Ethnic diversity is a major consideration in terms of the current and future economy and labour force of New Zealand
The Covid-19 pandemic has had two critical influences in shaping the New Zealand workforce, which need to be taken into account in our talent planning and economic recovery.
Firstly, the lack of availability of migrant labourers will require swift policy decisions to be made so as to not further compromise the economy. Secondly, the strengths in having an existing superdiverse society need to be fully harnessed in order to take advantage of the opportunities that are likely to emerge in the post-Covid world.
Recently, StatsNZ announced that New Zealand had reached a population of five million. This has been achieved in the incredibly fast time of 17 years. In the first 10 of those years, the birth rate was an important contributor. But by 2017, New Zealand was experiencing sub-replacement fertility. Essentially, there are not enough children being born each year to replace our current population.
During the past seven years, starting in 2013, immigration has been the main driver of population growth. In those seven years, the net gain from immigration was 330,000, a total which is unheralded in New Zealand’s immigration history.
When New Zealand announced it was going into lockdown, Ministry of Business, Innovation and Employment (MBIE) figures (31 March 2020) show that there were 221,034 migrants on various work visas in the country, with another 81,864 on study visas (who are also allowed to work).
These are extraordinary numbers which raise two questions.
The first concerns the reliance on migrant labour – and the demand for goods and services from immigrant communities - that now exists amongst many employers and industries. For example, a third of the eldercare workforce of around 30,000 are on a migrant work visa.
We know that skill shortages were acute prior to the arrival of Covid-19 and that the demographics of New Zealand will see a smaller working age population over the next decade (essentially through the decline in the fertility rate). But how will employers substitute for migrant workers?
Some of this demand for labour will soften as the recession hits and there will be some labour transfer as those made redundant move into the jobs vacated by immigrants. But this is only a partial answer. We will simply not be able to upskill or reskill enough people in some sectors to replace migrant workers. Look at the need in healthcare for highly skilled immigrant workers.
An important policy discussion point over the next few months will be around workforce planning and the role that immigration can and should play in the future, otherwise the sudden and almost complete (at least for much of the remainder of this year) demise of migrant labour will provide another constraint on any possible economic recovery.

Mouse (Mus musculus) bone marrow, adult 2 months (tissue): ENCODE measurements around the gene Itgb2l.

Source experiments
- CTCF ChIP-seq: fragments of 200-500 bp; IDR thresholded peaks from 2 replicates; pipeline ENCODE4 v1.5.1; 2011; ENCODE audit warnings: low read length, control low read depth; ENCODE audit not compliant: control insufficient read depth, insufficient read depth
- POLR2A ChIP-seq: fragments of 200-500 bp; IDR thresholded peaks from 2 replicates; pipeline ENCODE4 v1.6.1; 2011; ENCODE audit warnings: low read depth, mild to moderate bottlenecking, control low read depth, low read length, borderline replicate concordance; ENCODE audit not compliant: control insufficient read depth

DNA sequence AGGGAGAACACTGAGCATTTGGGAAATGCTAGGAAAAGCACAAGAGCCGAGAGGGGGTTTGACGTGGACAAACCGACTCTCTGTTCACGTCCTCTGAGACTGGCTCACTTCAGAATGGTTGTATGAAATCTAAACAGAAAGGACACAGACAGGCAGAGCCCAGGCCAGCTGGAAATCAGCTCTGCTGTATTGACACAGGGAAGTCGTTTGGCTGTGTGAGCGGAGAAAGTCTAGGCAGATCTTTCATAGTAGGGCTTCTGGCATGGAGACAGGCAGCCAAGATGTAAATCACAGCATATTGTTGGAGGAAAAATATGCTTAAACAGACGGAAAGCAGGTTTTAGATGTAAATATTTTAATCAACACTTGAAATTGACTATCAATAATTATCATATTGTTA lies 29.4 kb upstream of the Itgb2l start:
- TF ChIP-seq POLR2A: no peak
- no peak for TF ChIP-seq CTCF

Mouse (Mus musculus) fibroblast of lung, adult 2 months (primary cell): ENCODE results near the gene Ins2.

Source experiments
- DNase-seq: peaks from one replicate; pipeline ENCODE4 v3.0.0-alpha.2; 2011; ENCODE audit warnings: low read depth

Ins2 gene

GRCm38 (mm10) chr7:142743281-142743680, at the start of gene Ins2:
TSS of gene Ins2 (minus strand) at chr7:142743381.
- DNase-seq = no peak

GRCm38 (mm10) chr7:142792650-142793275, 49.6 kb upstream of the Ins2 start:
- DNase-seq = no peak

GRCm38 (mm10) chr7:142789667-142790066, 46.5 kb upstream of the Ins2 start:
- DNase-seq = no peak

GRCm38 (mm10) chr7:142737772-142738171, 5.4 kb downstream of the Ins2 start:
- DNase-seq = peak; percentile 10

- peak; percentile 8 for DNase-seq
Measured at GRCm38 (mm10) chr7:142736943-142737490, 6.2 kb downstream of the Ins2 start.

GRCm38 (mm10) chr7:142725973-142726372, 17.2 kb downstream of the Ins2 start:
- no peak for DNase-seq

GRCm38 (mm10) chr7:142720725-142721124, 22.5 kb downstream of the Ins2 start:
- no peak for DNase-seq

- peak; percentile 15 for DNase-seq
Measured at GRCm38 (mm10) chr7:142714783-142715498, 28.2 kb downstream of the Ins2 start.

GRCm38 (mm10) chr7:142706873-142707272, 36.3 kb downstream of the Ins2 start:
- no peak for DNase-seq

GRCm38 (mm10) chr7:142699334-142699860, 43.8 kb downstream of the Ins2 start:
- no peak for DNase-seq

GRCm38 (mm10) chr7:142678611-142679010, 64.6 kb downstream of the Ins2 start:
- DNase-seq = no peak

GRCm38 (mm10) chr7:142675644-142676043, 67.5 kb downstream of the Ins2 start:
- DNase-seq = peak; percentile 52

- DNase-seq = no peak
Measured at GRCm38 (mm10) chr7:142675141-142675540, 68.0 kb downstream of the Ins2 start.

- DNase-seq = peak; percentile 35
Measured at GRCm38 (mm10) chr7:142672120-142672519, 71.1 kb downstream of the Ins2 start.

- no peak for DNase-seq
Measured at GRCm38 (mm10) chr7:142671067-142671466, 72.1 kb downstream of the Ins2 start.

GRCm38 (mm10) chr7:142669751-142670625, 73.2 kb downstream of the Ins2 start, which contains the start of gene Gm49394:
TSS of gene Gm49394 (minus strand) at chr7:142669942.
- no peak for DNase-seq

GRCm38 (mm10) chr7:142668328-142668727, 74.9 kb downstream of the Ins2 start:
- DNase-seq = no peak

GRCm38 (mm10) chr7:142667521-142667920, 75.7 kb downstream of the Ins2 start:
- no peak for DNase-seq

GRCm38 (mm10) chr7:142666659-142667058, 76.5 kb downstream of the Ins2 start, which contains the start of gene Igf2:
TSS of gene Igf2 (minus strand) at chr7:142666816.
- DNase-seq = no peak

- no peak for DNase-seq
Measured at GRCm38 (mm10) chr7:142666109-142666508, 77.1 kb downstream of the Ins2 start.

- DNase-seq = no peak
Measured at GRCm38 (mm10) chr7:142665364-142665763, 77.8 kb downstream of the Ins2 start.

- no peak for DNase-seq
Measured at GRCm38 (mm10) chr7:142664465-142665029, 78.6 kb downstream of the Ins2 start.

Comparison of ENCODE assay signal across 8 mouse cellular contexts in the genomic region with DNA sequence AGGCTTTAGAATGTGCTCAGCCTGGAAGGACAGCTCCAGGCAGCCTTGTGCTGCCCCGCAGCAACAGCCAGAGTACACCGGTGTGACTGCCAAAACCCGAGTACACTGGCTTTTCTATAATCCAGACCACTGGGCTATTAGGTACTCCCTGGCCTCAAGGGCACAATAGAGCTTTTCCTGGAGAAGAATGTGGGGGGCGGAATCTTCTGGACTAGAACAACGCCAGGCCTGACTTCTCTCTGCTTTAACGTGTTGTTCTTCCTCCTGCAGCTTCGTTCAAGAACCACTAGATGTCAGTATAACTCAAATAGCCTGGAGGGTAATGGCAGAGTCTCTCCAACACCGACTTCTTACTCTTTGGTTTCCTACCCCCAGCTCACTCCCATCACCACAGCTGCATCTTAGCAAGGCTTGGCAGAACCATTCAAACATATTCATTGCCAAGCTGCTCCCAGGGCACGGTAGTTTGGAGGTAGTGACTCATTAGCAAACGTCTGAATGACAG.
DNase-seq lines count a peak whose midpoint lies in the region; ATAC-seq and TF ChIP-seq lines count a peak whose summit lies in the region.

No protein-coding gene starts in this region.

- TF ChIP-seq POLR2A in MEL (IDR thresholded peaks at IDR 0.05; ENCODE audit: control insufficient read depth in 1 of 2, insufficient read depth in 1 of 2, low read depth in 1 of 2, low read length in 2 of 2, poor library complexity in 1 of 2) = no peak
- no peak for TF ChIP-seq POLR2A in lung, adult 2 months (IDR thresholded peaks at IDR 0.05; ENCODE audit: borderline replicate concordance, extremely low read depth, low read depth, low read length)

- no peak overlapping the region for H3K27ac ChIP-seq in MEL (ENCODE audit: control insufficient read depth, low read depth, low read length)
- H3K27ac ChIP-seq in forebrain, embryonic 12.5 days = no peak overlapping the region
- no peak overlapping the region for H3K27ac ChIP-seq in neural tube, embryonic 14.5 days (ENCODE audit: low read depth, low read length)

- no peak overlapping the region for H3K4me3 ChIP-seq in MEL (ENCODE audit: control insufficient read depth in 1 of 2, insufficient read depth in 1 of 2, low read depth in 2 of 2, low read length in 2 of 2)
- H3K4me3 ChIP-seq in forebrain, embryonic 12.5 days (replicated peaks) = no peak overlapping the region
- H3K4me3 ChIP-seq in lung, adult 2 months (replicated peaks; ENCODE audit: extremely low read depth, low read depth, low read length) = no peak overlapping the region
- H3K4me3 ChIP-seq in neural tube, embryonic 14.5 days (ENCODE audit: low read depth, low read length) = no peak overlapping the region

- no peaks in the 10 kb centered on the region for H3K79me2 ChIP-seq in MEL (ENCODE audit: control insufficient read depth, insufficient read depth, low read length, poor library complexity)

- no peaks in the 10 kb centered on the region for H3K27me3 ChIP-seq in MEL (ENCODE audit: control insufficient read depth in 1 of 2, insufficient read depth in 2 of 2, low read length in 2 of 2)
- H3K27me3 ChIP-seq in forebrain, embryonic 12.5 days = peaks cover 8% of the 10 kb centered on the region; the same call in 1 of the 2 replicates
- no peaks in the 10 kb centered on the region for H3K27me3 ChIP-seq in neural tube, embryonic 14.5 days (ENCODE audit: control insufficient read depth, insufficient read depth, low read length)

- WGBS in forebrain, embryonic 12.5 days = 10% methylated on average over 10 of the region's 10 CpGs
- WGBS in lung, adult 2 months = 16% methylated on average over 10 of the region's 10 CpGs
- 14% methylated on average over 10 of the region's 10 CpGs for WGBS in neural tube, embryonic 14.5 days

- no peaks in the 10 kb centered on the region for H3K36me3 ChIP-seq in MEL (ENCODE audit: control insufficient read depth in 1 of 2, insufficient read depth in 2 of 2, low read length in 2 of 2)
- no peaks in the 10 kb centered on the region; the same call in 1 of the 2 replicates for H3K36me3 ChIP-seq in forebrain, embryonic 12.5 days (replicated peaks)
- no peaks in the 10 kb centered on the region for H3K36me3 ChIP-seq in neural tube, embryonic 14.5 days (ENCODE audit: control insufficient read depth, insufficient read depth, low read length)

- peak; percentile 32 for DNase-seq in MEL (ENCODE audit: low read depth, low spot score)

The second issue concerns the existing and future diversity of New Zealand. Even if there is extremely limited migration to New Zealand over the next few years, this is already a superdiverse society with 27 per cent of the total population born overseas and more than 40 per cent in Auckland.
We are anticipating that by the late 2020s, about 20% of the population will be Asian (36 per cent in Auckland) with about the same proportion being Māori and a growing number of Pasifika.
Whether it concerns an existing workforce or a future one, or whether it involves clients and customers, employers should (if they do not already) understand that ethnic diversity is a major consideration in terms of the current and future economy and labour force of this country.
It was therefore a little surprising to see that in the 2020 New Zealand Workplace Diversity Survey, fewer than half (47%) of the employers surveyed saw ethnicity as an important consideration, while a quarter had no policies or programmes to address ethnic diversity. Those that did were most likely to have policies and programmes concerning Māori and Pasifika.
It is not clear why this is the case but it does suggest a worrying gap in workplace policies and priorities.
Ethnic (and religious) diversity is already a major characteristic of New Zealand and will become more so as the 2020s proceed. Given this importance, and the stresses that Covid-19 is going to impose, it is surely going to be an important consideration in any rebuild or in terms of ensuring the viability of companies.
It is understandable that there are major challenges around financial viability as we emerge from the acute phase of Covid-19 with enormous stresses on individuals, communities and firms.
But my argument would be that ethnic diversity has become more important, not less so, as firms and employers look to engage with the new New Zealand that has emerged.
Distinguished Professor Paul Spoonley, Massey University, has just completed a book on New Zealand’s changed demography.